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Psychology (9,696)
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Chapter 4

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Steve Joordens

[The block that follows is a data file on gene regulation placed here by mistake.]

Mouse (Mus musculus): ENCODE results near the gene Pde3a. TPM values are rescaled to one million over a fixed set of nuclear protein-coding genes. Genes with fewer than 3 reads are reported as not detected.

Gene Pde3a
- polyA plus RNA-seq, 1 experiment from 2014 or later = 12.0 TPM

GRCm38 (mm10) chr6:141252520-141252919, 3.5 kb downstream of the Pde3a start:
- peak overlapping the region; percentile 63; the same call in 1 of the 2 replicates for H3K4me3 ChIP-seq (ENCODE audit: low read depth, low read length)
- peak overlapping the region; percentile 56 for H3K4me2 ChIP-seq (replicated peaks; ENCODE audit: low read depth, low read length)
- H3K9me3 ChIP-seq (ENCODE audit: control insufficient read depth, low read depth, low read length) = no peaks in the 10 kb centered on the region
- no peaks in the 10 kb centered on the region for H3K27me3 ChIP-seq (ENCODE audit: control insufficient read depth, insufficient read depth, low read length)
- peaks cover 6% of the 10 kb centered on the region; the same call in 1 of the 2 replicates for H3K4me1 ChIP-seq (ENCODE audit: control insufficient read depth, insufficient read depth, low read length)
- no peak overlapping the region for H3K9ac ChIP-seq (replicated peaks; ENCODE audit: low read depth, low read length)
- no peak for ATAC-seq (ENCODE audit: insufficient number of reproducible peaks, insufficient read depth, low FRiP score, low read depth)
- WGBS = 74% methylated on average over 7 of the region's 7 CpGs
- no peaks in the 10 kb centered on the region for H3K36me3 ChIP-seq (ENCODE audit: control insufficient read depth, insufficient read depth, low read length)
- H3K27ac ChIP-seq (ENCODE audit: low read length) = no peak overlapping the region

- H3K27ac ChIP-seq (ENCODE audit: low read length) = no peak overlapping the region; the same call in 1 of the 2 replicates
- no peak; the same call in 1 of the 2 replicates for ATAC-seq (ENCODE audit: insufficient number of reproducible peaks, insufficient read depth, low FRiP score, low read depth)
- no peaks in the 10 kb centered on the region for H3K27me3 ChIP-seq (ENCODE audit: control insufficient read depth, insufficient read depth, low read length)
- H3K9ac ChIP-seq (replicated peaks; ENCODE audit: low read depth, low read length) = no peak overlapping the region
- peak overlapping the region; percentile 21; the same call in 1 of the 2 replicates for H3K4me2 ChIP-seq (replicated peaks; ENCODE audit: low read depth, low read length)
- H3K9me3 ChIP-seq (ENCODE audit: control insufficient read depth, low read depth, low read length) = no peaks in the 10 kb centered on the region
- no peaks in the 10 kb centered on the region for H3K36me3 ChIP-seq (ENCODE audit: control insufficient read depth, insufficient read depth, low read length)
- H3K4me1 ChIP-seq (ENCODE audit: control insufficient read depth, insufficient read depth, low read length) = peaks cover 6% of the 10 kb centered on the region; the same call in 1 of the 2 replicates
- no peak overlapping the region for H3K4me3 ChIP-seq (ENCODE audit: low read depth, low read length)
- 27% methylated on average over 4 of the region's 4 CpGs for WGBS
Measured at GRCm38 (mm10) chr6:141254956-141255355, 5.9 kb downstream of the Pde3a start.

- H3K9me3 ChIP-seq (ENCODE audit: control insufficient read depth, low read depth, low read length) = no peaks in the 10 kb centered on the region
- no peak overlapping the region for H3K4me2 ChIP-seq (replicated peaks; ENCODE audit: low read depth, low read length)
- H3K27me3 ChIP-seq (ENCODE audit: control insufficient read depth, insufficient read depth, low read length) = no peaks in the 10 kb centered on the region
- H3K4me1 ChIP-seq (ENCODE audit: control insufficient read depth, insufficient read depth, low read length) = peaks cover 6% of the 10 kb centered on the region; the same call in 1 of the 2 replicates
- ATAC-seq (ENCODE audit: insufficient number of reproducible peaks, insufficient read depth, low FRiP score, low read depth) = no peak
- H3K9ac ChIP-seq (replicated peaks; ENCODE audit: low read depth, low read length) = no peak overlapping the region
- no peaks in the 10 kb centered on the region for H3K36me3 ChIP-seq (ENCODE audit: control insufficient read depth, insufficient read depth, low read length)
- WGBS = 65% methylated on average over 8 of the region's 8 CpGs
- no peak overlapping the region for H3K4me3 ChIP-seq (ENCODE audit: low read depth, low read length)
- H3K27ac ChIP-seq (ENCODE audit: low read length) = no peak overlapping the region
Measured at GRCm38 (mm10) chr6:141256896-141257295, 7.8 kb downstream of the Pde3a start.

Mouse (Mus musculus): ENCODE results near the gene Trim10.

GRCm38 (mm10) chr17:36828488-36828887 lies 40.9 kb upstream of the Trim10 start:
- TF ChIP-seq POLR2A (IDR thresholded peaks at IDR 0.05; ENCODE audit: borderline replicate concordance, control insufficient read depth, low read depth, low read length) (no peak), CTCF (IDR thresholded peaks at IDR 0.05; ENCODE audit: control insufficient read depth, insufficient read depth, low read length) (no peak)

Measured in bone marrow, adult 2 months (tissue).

Psychology- The Study of Behavior Chapter 4- The Brain The brain and its components the brain consists of anywhere from 10 billion cells to 100 billion cells there are many different types of nerve cells within the brain each with its own specific function, pierre flourens told us about this However psychologists disagreed and said that many memory functions were distrib- uted amongst the brain Donald Hebb was the one who proposed scientific principles of organization which these units were structurally organized Thanks to the work of Hebb it is now understood that nerves are organized in bundles called modules which communicate with one another Different modules have different functions Structure of the nervous system The brain has 3 main functions: controlling behavior, processing and retaining the in- formation we receive and regulating the bodys psychological processes The brain and the spinal cord make up the central nervous system The spinal cord is a long thin collection of nerve cells attached to the base of the brain running the length of the spinal column The central nervous system communicates with the rest of the body through nerves The nerves attached to the spinal chord and to the base of the brain make up the pe- ripheral nervous system Information from the eyes nose and mouth all reach the brain through cranial nerves however every other part of the body uses spinal nerves to reach the brain The human brain has 3 major parts: The brain stem, The cerebellum and the cerebral hemispheres The brain stem is one of the most primitive regions of the brain responsible for physio- logical functions and automatic behaviors (some amphibians consist just of a brain stem and a simple cerebellum) The cerebral hemispheres are the largest part of the human brain and consist of the most recent evolution in the human brain therefore being of huge interest to psycholo- gists The cerebellum is attached to the back of the brain stem and looks like a miniature cerebral hemisphere and it controls movement All of this needs some kind of shielding being the human skull and the vertebrae that the spinal cord is encased There is also a three layered set of membranes known as the meninges so that the spinal cord does not come into contact with the skull and vertebrae The cerebrospinal fluid (CSF) is the fluid which fills the spaces between the three meninges to allow for a cushion to form The brain lacks capillaries so it is not easy for a substance to get from the blood to the brain, the blood-brain barriers main function is to stop any toxins from entering the brain and causing damage however even this is not full proof The brain has many fissures and gyri which help the brain achieve a higher surface area without changing the size of our heads The Different systems The Somatic nervous system is that which is voulentairy and is responsible for motor activities however the autonomic nervous system is responsible for uncontrollable be- haviors The Sympathetic nervous system is within the autonomic nervous system and is re- sponsible for a fight or flight response(caused by an attack or sex or hunting for food). However the Parasympathetic nervous system is a state of calm and digestion usually when someone is relaxed Cells of the nervous system Lets start off with a picture: Neurons or nerve cels are the elements of the nervous system that bring sensory in- formation to and from the brain Glia cells from the greek word glue keep nerves cells together and not only that, they guide a nerve cell from its place of birth to its final resting place. They also protect nerves by forming a myelin sheath around each nerve fibre. This highly increases the speed of which an electrochemical impulse may travel Dendrites are the branch like figures on the nerve which use their arms to transmit electrochemical impulses to the nerve cells Neurons in the brain have nerve cells that contain dendrite spines The soma of the nerve cell is ht largest part of the neuron and contains the most mechanisms that control metabolism and maintenance The axon carries messages away from the nucleus and toward the terminal buttons which then transmit the message through action potential to another nerve cell Whenever a message is sent a neurotransmitter is needed to control how the nerve cell behaves with other cells (MS) or multi
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